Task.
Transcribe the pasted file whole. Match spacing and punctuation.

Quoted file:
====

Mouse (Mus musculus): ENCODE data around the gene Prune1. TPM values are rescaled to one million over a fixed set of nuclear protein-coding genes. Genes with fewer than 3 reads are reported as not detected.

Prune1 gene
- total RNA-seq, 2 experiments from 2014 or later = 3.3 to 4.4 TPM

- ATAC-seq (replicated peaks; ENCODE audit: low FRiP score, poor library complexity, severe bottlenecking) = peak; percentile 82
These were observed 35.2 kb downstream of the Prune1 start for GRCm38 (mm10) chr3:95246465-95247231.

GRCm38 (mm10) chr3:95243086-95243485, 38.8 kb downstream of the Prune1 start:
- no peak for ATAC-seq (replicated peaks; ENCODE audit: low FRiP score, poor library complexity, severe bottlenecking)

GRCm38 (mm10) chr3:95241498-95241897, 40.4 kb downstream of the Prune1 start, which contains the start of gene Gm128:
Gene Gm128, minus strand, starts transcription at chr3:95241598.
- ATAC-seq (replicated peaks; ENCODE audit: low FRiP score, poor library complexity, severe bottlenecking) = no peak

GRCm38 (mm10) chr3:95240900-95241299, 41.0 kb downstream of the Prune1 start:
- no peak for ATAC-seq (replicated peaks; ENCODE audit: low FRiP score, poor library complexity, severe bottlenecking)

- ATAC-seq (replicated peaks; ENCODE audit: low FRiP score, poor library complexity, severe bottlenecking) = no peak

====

Mouse (Mus musculus): ENCODE data around the gene Prune1. TPM values are rescaled to one million over a fixed set of nuclear protein-coding genes. Genes with fewer than 3 reads are reported as not detected.

Prune1 gene
- total RNA-seq, 2 experiments from 2014 or later = 3.3 to 4.4 TPM

- ATAC-seq (replicated peaks; ENCODE audit: low FRiP score, poor library complexity, severe bottlenecking) = peak; percentile 82
These were observed 35.2 kb downstream of the Prune1 start for GRCm38 (mm10) chr3:95246465-95247231.

GRCm38 (mm10) chr3:95243086-95243485, 38.8 kb downstream of the Prune1 start:
- no peak for ATAC-seq (replicated peaks; ENCODE audit: low FRiP score, poor library complexity, severe bottlenecking)

GRCm38 (mm10) chr3:95241498-95241897, 40.4 kb downstream of the Prune1 start, which contains the start of gene Gm128:
Gene Gm128, minus strand, starts transcription at chr3:95241598.
- ATAC-seq (replicated peaks; ENCODE audit: low FRiP score, poor library complexity, severe bottlenecking) = no peak

GRCm38 (mm10) chr3:95240900-95241299, 41.0 kb downstream of the Prune1 start:
- no peak for ATAC-seq (replicated peaks; ENCODE audit: low FRiP score, poor library complexity, severe bottlenecking)

- ATAC-seq (replicated peaks; ENCODE audit: low FRiP score, poor library complexity, severe bottlenecking) = no peak